Canadian 17-year-old Nathan MacKinnon was the first pick of the NHL draft on Sunday, following in the footsteps of another hockey star from his hometown in Nova Scotia — Pittsburgh Penguins captain Sidney Crosby.
The Colorado Avalanche won the draft lottery for the first time in team history and selected MacKinnon, a solid two-way presence with strong hands and stick-handling and skating skills. He is considered a natural scorer and a superb puck distributor.
He was the first player drafted No. 1 overall out of the Quebec Major Junior Hockey League since the Penguins selected Crosby in 2005.
MacKinnon and Crosby are both from Cole Harbour, Nova Scotia.
“I love Sid. He’s my favorite player,” MacKinnon said. “I guess he’s still my favorite player. I don’t really know what to say now since I’m going to be in the same league as him. I don’t know if I should dislike him or not.”
The Florida Panthers made center Aleksander Barkov, the top-ranked European skater, the second overall pick.
Barkov, born in Finland to Russian parents, has a strong hockey pedigree — his father, Alexander Barkov, played professionally in Russia, Italy and Finland. His mother, Olga, also played on the Russian national basketball team.
Barkov had surgery on his shoulder in March and may not be fully healthy when NHL training camp starts.
“It was a tough decision, but we needed to be strong up the middle,” Panthers general manager Dale Tallon said. “I like big, strong centermen who are smart playmakers and we went back and forth a few days on this one.”
The Tampa Bay Lightning took Canadian forward Jonathan Drouin with the third overall pick.
The Nashville Predators pounced on defenseman Seth Jones with the fourth pick. Jones, the son of former NBA forward Popeye Jones, was widely considered the top prospect. He was the top player on the NHL Central Scouting’s final list of North American skaters.
Carolina selected Elias Lindholm, who played in Sweden, fifth, and the Calgary Flames followed with Canadian center Sean Monahan with the sixth pick.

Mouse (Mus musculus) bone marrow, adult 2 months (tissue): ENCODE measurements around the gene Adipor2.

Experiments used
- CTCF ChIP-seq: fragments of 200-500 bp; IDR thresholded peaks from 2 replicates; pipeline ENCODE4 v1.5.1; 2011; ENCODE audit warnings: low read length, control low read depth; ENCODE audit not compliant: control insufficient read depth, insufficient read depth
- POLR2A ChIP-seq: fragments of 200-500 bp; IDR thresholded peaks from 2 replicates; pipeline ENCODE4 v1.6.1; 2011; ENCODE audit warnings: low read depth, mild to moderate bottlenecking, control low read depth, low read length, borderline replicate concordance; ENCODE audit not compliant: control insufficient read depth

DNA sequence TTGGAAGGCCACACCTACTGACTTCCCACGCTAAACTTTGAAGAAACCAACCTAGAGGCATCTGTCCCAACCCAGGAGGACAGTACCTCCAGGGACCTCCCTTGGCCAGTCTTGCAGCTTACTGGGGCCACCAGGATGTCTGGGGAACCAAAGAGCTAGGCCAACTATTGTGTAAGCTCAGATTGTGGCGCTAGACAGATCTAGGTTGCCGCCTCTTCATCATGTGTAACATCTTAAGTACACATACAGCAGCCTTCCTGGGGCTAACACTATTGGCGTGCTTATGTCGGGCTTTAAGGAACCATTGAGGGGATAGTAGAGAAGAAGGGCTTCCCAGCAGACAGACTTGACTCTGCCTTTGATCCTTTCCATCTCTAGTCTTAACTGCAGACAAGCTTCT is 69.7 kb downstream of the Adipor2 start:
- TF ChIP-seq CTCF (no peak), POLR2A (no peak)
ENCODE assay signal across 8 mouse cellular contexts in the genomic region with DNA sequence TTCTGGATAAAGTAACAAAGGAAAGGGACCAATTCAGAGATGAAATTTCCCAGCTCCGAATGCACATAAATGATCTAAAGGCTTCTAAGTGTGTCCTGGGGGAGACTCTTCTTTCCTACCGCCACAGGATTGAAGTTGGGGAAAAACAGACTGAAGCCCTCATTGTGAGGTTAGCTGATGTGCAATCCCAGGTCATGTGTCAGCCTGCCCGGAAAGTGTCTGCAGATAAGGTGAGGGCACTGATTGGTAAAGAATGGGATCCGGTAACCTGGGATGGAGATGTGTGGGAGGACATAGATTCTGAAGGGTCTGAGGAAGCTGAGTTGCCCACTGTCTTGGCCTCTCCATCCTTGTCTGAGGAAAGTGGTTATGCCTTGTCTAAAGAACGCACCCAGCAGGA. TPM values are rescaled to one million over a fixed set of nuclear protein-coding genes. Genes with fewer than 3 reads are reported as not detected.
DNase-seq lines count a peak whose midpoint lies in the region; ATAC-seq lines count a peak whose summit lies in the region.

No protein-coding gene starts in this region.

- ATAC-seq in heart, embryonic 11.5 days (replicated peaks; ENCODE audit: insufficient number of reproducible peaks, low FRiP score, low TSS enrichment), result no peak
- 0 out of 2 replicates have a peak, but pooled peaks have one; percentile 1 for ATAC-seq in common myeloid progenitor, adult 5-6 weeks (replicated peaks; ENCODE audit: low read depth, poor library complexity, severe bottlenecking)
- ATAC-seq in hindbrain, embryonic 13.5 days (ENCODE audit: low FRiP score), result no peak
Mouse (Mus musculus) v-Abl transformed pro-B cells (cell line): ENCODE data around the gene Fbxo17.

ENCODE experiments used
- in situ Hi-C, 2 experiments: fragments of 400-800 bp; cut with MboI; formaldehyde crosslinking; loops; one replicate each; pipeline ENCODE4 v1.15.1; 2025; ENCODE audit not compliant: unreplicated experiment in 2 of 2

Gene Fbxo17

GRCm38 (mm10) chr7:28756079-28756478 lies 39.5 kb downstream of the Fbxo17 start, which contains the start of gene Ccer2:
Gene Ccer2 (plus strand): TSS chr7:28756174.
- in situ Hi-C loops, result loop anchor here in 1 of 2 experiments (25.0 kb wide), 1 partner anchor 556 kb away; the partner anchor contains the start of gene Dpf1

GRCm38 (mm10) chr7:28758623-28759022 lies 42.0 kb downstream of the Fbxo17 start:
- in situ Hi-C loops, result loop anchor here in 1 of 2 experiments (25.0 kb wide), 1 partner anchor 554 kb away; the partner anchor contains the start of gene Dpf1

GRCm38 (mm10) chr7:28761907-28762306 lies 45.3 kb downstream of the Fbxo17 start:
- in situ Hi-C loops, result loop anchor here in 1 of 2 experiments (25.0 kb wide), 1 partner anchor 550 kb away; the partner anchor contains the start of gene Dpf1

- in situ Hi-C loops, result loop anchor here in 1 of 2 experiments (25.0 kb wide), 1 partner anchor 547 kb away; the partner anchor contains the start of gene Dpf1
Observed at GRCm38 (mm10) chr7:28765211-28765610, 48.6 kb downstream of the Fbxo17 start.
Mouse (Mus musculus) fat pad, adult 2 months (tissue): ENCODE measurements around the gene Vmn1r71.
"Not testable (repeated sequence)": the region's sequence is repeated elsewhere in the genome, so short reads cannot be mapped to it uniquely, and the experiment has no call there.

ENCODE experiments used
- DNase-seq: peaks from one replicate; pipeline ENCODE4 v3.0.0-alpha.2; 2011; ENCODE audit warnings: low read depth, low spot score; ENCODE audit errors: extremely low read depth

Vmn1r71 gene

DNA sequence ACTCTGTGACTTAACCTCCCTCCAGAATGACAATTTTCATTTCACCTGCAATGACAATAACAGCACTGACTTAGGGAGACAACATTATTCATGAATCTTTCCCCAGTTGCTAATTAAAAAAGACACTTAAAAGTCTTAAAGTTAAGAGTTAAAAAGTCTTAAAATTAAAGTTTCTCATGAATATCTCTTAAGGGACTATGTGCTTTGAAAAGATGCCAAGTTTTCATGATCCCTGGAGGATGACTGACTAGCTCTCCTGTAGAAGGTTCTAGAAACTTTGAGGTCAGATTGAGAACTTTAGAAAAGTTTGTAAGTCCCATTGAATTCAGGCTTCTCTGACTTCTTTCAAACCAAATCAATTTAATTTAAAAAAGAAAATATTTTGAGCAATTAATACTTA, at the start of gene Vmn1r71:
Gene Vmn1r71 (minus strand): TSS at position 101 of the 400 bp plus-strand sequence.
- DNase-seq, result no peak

After picking first the past three years, the Edmonton Oilers took Canadian defenseman Darnell Nurse with the seventh choice. Nurse is the nephew of former NFL quarterback Donovan McNabb.
The Buffalo Sabres took Finnish defenseman Rasmus Ristolainen with the eighth selection.
The New Jersey Devils traded the ninth pick to Vancouver for goaltender Cory Schneider, who is the likely eventual successor to 41-year-old Martin Brodeur in the Devils’ net. Brodeur personally added another backup when he made the announcement that the Devils had also drafted his 18-year-old son, Anthony. The Devils made a late trade for the 208th overall pick and one of the final ones in the seventh round. Brodeur took the microphone and announced Anthony’s name, then waited at the team’s draft table to present his son, also a goaltender, with a jersey.
“I’m trying to create my own name,” Anthony Brodeur said, “not on being Martin Brodeur’s son.”
However, it may be awhile yet before either Schneider or Anthony Brodeur takes over.
Martin Brodeur is signed through the 2013-2014 season and has not said anything about retiring once that deal is done.
The Canucks took Canadian Bo Horvat with the ninth pick and the Dallas Stars selected Russian forward Valeri Nichushkin with the 10th pick.
The Stanley Cup-champion Chicago Blackhawks ended the first round by picking forward Ryan Hartman with the 30th pick. The Blackhawks later traded Dave Bolland, the star of the decisive Game 6 in the Stanley Cup Final, to the Toronto Maple Leafs for three draft picks.
Bolland broke a 2-2 tie with the winner in the final minute to give the Blackhawks the victory over the Boston Bruins and their second Stanley Cup in four years.
“Thank you for everything Chicago! Such amazing memories,” he wrote on Twitter. “I look forward to playing in front of my home fans wearing the Maple Leaf.”